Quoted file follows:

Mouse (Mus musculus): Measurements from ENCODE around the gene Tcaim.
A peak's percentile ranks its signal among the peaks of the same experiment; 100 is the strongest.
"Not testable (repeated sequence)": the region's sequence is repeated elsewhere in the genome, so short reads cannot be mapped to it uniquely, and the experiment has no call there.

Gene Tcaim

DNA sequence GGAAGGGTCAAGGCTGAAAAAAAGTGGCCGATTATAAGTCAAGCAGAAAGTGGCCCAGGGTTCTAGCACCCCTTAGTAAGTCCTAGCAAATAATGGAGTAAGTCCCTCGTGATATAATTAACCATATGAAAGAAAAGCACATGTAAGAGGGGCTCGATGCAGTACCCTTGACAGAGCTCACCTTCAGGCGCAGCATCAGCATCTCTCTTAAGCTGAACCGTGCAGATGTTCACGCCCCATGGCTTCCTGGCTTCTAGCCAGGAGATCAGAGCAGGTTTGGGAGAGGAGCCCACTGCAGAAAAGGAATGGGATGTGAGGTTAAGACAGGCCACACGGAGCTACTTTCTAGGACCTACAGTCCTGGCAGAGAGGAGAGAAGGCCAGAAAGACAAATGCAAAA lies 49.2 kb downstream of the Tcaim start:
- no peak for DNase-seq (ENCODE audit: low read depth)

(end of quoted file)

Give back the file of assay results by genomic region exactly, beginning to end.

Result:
Mouse (Mus musculus): Measurements from ENCODE around the gene Tcaim.
A peak's percentile ranks its signal among the peaks of the same experiment; 100 is the strongest.
"Not testable (repeated sequence)": the region's sequence is repeated elsewhere in the genome, so short reads cannot be mapped to it uniquely, and the experiment has no call there.

Gene Tcaim

DNA sequence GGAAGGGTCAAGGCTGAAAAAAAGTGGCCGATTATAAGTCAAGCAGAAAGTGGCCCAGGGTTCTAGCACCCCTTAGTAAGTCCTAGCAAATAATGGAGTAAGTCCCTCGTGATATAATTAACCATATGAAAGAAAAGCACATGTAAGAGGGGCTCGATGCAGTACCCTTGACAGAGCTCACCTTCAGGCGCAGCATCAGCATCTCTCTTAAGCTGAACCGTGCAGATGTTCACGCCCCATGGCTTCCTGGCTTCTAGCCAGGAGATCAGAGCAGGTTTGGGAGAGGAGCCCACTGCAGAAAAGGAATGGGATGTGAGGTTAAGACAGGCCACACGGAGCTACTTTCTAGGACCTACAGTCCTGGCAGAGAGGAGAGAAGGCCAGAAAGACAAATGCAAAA lies 49.2 kb downstream of the Tcaim start:
- no peak for DNase-seq (ENCODE audit: low read depth)